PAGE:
Big Society Capital is to launch a £100m emergency loan fund to help charities deal with cash-flow problems caused by the coronavirus pandemic.
BSC said its Emergency Liquidity Facility would allow trading charities and social enterprises to borrow money for working capital or to help with cash flow.
Further details about the scheme will be released next week, Third Sector understands.
The social investment wholesaler has also written to Oliver Dowden, the culture secretary, to ask for help for charities and social enterprises to ensure they survive the Covid-19 pandemic, with large sections of the economy affected by the imposed lockdown.
The letter says many charities and social enterprises could struggle to gain access the government’s £330bn scheme available to businesses, because of a lack of social lenders accredited within the scheme and the fact that charities that get less than half of their income through trading will not be eligible.
“We believe that social enterprises and charities which serve a public benefit should receive the same government support as private companies and that there should be a level playing field,” the letter says.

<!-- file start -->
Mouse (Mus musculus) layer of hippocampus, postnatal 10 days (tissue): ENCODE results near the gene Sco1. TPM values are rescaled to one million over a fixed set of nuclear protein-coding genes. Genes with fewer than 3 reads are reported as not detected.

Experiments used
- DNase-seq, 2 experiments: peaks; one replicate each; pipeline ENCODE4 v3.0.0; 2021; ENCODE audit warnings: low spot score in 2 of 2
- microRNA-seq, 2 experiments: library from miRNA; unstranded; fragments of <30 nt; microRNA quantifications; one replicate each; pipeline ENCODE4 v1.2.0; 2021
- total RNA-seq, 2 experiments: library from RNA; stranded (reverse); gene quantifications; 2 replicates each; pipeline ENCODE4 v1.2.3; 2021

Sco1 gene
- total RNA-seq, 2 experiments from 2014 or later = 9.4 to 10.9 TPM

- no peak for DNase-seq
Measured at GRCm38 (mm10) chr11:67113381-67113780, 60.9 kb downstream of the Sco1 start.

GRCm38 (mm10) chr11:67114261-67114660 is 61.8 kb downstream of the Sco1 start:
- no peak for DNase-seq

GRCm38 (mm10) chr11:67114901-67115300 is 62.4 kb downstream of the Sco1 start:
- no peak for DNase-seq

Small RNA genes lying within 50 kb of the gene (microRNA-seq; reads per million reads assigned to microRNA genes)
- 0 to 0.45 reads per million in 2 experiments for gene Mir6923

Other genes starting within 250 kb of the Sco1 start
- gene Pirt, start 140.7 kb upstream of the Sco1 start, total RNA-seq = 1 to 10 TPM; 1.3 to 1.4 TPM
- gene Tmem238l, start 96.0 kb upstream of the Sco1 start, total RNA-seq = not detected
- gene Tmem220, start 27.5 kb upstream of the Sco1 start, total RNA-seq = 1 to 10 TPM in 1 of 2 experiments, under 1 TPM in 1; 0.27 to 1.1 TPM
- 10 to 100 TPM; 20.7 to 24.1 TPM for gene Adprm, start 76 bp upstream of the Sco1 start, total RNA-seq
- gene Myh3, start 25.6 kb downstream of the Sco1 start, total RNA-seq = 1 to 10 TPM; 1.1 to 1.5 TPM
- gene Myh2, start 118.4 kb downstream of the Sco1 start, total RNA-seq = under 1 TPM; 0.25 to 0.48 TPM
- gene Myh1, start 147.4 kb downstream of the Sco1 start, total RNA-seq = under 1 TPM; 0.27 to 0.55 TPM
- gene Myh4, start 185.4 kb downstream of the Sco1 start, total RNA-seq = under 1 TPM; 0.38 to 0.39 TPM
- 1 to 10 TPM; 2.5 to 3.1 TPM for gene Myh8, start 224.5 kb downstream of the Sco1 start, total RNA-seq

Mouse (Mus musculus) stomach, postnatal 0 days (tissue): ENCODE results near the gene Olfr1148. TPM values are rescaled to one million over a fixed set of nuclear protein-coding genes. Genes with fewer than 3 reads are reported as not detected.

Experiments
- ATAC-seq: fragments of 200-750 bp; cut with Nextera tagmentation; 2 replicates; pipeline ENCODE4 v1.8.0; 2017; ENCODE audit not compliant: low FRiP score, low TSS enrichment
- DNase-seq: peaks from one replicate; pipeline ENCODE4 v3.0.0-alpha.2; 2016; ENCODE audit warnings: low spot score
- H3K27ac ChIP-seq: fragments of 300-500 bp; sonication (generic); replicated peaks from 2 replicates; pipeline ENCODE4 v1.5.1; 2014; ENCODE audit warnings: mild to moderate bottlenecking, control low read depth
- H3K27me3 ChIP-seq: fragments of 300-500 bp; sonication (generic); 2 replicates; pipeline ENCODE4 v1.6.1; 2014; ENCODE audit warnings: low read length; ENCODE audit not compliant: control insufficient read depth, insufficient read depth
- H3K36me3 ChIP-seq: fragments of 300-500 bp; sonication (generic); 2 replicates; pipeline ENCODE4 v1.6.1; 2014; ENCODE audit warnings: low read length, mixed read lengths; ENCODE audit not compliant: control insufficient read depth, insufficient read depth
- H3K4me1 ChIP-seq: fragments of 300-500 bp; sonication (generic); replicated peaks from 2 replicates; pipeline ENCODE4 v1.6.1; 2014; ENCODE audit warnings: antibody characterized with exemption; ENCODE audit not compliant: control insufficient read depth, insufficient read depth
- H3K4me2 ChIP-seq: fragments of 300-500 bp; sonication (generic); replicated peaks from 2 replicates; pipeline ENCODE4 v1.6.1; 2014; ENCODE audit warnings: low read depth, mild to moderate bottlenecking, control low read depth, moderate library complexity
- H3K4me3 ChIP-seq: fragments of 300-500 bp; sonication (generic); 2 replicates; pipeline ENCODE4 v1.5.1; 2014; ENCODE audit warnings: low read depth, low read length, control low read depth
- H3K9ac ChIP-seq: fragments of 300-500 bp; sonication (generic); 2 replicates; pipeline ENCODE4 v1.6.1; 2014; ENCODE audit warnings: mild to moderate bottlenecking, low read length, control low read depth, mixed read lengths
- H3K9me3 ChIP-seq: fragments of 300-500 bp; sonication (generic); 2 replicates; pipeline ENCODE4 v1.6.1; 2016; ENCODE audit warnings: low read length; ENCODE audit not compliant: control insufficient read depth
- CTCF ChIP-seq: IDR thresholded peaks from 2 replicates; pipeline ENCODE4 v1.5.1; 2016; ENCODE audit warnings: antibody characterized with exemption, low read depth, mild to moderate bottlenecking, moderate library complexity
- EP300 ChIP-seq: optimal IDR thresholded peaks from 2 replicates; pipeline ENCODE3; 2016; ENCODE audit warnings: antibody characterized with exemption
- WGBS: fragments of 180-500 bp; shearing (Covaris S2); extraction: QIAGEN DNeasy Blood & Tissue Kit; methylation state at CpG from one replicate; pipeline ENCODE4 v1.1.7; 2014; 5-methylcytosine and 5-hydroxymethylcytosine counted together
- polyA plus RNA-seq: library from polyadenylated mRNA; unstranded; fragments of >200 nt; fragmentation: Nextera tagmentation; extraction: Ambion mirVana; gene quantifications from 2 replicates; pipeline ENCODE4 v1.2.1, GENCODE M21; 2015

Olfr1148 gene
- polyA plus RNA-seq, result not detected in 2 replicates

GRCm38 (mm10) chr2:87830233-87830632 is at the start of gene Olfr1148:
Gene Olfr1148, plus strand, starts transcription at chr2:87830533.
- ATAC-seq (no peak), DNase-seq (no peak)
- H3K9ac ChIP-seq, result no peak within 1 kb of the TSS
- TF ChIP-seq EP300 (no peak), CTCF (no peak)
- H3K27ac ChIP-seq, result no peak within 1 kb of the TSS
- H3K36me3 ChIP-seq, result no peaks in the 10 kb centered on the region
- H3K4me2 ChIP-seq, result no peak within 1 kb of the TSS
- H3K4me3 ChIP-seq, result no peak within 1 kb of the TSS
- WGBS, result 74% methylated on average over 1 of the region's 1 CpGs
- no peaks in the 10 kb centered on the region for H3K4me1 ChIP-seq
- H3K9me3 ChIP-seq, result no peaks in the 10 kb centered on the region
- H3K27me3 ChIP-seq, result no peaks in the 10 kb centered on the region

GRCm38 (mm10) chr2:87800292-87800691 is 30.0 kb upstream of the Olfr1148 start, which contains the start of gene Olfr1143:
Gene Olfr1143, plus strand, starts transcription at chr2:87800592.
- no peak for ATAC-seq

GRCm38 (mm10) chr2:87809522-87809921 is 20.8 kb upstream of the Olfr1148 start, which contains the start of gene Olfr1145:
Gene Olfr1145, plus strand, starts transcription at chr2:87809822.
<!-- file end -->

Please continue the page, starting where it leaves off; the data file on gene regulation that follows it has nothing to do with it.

“Therefore, as social lenders, we are working together with great urgency to create an emergency liquidity facility which would serve this vital sector and be able to lend quickly to organisations supporting social needs facing immediate cash-flow problems or in need of working capital.”
The letter says financial support from the government will be needed to ensure the facility can provide the funding needed for charities and social enterprises during the pandemic.
It says the government can do this both by funding the emergency liquidity facility and by allowing charities access to the measures now available to businesses.
Without this support, the letter says, society faces “significant” risks, as well as the loss of a sector – including social businesses – that contributes more than £60bn to the economy each year and employs two million people.
“Cash flow is already a serious issue, with a devastating slowdown in trading conditions,” the letter says.
“Many of these organisations themselves employ or serve vulnerable or high-risk groups, and many will have low or no financial reserves, making them particularly vulnerable to the current sudden economic freeze.
“There is a real risk that many organisations that could be financially sustainable will simply fold or cease trading and never be able to recover without the ability to borrow money that is being offered by the government to private business.”
About 20 other social investment organisations have also signed the letter.